Our beloved state is made up of mostly working people just like myself and the family that raised me. I watched my mother struggle to work three jobs just to keep my sister and I fed, clothed, and in school. Unfortunately, things have yet to improve for: The working class and poor individuals who have always been the backbone of our economy - The protections for our ecosystems that sustain all life on our islands and in our oceans - and our buildings, schools, and public spaces we use each day. The years ahead of us are crucial in deciding which direction our economy, our housing, and our communities are headed. Our future depends on returning power to the people, on leaders that serve the wellbeing of the people first, and not just those with access to wealth and power. Democracy works only when we participate and vote. It is time we vote for solutions for the people, not profits for a handful of corporations. Government has not provided much promise that they are willing to work together and push hard to turn that around. It is time we say “enough is enough.” We need leaders who will stand up and fight for our biggest issues such as:
Hawaiʻi needs REAL affordable housing. Currently 'affordable housing' still looks like homes starting at $700,000. This is out of the range for working families, young adults, and our kūpuna on fixed incomes.
We need to make sure that every resident has equal access to housing. For starters looking at closing the loophole for developers to pay an in-leu fee in order to get out of building affordable housing when constructing new projects. We have enough million dollar condominiums in town. Also, we need a robust public housing program. Currently we are relying on large developers to throw us a bone to build housing.
We need to be supporting our teachers, schools, and working toward debt-free education for our residents.
Hawaiʻi’s teachers deserve a living wage that allows them to thrive, not just scrape by. These same teachers should have autonomy in their classrooms untying their hands from teaching unrealistic standards, standardized testing goals, and other one-size-fits-all standards that fail to meet our students needs.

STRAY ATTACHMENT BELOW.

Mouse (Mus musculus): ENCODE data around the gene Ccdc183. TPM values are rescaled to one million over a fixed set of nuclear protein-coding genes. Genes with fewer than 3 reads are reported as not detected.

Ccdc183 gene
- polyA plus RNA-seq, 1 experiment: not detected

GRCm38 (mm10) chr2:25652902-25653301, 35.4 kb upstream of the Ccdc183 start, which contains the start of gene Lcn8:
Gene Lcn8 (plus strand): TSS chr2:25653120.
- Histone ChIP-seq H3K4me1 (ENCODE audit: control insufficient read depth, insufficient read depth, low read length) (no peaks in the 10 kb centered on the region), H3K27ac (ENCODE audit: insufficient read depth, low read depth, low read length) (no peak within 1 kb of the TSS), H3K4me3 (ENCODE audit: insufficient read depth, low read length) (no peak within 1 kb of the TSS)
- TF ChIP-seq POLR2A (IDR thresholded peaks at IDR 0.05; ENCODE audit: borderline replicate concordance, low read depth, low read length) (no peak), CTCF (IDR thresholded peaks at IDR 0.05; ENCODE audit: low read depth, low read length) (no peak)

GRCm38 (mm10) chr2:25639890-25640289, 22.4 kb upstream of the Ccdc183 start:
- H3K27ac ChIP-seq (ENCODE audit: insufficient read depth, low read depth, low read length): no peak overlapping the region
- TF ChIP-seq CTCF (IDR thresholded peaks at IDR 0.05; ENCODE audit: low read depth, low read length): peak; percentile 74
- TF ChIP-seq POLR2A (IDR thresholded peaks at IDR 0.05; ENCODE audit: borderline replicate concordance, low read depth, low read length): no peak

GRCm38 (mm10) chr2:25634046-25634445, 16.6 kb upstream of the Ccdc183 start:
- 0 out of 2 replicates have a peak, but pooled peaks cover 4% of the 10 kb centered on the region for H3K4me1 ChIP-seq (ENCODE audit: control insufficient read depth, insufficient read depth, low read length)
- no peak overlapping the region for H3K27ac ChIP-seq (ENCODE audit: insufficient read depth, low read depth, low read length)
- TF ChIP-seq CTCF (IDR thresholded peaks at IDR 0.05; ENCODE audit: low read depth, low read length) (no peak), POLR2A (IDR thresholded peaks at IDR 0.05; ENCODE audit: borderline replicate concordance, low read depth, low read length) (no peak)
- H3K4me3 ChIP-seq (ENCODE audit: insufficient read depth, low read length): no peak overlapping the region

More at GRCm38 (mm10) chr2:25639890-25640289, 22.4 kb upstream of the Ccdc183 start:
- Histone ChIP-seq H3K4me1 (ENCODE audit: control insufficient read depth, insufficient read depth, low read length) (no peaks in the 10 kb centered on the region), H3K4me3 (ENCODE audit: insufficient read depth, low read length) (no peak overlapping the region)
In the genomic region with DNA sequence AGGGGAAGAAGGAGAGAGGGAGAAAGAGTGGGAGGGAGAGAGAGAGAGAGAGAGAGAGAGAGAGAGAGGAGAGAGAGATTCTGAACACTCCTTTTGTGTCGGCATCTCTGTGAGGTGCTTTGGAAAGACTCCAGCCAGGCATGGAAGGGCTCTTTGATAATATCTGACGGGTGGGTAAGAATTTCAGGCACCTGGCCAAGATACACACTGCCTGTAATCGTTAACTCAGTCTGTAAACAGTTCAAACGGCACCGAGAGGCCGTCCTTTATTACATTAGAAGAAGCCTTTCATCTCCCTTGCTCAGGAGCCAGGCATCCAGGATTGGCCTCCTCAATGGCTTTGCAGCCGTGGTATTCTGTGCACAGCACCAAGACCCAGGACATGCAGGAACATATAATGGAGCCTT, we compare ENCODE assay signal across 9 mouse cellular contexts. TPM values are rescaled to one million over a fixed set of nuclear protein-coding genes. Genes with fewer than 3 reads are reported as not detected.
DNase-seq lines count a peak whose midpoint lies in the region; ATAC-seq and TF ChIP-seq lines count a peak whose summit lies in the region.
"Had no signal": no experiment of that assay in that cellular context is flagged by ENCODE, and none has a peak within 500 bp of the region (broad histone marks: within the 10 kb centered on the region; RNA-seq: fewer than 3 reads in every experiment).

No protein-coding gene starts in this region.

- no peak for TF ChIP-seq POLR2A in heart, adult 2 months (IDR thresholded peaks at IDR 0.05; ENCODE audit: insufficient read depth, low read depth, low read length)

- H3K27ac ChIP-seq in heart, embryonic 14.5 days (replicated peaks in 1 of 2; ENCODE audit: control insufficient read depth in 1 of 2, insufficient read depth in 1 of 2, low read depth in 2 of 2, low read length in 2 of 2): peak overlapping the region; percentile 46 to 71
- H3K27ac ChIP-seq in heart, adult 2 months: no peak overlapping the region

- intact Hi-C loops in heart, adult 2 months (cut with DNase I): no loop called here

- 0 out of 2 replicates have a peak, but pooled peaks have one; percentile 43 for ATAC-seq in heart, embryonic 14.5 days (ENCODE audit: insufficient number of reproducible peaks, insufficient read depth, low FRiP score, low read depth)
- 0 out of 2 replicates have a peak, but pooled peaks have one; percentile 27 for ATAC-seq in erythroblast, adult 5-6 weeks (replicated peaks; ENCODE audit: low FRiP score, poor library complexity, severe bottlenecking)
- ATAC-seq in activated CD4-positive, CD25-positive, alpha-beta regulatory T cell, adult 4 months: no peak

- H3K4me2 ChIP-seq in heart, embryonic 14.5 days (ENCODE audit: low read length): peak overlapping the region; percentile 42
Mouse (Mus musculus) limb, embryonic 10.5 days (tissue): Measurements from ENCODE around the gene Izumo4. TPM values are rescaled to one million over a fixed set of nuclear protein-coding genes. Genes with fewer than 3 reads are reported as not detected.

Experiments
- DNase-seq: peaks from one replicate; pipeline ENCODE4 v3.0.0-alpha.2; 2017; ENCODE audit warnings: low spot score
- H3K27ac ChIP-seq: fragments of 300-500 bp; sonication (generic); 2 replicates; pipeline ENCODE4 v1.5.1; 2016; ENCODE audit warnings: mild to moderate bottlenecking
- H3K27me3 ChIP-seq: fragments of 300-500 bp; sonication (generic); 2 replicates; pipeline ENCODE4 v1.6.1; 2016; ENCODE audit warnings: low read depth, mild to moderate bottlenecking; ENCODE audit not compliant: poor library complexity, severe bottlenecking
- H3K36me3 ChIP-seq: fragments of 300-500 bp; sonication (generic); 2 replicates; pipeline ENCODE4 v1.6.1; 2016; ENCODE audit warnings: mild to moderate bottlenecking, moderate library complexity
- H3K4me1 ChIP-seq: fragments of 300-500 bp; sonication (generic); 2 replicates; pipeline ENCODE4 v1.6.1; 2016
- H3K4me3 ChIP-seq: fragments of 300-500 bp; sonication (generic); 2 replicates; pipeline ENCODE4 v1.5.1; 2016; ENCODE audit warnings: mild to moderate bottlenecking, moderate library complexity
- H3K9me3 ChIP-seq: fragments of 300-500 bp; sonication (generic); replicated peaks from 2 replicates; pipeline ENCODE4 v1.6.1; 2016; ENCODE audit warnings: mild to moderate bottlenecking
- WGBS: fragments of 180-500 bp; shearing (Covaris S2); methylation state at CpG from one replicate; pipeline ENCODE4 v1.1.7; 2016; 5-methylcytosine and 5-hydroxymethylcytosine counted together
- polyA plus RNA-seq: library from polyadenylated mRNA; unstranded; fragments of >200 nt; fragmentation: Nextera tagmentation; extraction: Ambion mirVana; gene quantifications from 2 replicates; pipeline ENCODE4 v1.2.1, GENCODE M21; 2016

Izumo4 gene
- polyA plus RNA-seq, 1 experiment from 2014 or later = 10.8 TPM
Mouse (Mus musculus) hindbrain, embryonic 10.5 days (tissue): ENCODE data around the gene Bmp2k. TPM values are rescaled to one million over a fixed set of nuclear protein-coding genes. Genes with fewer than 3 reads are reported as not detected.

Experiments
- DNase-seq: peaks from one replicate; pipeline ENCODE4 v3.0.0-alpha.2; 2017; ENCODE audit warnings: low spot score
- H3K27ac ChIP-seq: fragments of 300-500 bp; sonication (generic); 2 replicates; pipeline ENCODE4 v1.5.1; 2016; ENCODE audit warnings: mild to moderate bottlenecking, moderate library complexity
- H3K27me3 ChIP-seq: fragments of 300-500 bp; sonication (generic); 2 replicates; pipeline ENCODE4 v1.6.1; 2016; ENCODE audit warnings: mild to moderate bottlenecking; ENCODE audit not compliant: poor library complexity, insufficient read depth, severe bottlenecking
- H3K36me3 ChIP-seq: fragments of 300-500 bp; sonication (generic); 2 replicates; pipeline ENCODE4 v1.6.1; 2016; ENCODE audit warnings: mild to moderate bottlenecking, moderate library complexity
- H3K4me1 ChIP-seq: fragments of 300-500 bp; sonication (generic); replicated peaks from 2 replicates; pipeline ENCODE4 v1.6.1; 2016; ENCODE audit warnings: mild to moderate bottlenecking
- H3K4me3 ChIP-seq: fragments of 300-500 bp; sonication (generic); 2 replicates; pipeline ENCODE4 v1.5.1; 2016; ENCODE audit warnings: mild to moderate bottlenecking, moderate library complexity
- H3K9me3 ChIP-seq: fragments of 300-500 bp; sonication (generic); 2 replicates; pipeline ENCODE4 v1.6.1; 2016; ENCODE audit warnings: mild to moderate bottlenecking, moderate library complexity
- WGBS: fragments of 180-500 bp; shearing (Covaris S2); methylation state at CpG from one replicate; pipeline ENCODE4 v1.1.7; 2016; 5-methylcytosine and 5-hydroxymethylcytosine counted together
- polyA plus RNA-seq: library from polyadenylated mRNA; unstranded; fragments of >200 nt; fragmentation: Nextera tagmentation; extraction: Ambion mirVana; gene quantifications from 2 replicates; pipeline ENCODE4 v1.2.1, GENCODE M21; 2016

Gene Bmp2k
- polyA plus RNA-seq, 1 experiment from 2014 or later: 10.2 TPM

Pictured is Randy Gonce with students at the Olelo Youth Xchange
We need real measurable solutions for our houseless population. Homeless sweeps and the criminalization of our houseless population are aggravating the problem and lead to more issues. It burdens our prison/jails, our courts, and makes the tax payer pay for these services. With a large population of our residents just one paycheck away from being on the street this is an issue that needs leaders.
Pictured is Randy at the first Kāneʻohe Homeless Fair with some great advocates and community organizers
The State of Hawaiʻi has a tax structure that weighs heavier on our working class residents than those at the top of the economic ladder. Our middle and lower classes are struggling to make ends meet and each year that this goes by unaddressed or with marginal assistance is another year families struggle. Many working families are one emergency or loss of a paycheck away from poverty and houselessness.
I have worked on things in the past such as a state Working Families Tax Credit (state EITC), trying to lift taxes on food & medical supplies, paid family leave, collective bargaining rights for graduate students, increasing the renters credit, and much more. We have had little to no success on these issues but there is a dire need for all of them.
As someone who has been a working class worker my whole life I know that we need leaders who are willing to push these initiatives to assist working families.
We must preserve our districtʻs agricultural land, conservation land, natural resources, unique cultural, historical, and community sites (i.e. Kahaluʻu lagoon, watershed, and our non-profits who are working to restore sustainability in our communities...Pae Pae o Heʻiea, Papahana Kuaola, Kākoʻo ʻŌiwi, etc).
Randy has spent many countless hours volunteering to assist in the Haiku stream restoration, loʻi maintenance, and many more sustainable practices in the Koʻolaupoko region. Perpetuating this stewardship around the islands and teaching our keiki the power of giving back to the ʻāina is crucial for a healthy future.
Pictured is Randy and his friend Kauʻi at an EAducation weekend